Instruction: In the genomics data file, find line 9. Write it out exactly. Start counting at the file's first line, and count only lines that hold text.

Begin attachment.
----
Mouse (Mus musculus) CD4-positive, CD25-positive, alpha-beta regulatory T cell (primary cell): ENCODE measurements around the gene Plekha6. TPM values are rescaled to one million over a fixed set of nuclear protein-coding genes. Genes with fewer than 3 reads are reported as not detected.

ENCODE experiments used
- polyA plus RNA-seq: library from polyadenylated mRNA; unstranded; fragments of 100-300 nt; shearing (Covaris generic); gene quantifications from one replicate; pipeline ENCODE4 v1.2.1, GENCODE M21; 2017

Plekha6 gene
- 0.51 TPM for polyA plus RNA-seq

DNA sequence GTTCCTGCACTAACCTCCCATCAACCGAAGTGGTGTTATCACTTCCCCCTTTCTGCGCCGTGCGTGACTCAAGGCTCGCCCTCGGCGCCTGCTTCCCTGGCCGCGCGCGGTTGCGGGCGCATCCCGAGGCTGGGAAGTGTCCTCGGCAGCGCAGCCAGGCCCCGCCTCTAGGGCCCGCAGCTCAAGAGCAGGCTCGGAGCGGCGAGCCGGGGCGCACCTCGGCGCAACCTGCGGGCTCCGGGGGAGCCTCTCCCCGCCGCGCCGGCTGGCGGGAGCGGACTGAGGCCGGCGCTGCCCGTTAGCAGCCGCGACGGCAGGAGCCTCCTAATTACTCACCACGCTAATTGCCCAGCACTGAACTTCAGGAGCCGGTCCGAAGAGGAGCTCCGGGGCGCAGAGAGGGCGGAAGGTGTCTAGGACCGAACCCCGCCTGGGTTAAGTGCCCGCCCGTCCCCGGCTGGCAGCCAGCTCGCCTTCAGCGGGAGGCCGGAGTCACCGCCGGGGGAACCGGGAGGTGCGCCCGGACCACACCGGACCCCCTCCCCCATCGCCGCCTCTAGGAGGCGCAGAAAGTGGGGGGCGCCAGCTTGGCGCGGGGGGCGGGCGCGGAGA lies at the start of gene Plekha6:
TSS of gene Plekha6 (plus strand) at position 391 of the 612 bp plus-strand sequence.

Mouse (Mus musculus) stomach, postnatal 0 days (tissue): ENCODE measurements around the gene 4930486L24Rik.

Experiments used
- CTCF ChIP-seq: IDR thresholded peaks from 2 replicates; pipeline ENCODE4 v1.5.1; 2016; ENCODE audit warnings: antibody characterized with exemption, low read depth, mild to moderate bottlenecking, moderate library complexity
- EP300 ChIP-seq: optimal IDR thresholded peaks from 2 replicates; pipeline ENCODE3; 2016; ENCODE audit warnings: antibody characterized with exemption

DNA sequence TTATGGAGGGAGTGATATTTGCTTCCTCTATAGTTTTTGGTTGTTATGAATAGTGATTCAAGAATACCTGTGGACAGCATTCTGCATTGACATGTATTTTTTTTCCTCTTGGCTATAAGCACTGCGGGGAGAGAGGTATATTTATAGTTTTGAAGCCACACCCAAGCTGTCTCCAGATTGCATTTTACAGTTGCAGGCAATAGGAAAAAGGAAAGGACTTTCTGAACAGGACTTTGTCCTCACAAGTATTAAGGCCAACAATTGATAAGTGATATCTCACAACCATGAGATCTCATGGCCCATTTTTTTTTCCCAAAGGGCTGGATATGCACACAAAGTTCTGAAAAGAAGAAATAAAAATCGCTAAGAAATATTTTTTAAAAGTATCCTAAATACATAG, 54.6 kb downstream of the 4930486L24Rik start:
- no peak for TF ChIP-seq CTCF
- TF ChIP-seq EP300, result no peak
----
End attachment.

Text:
Experiments used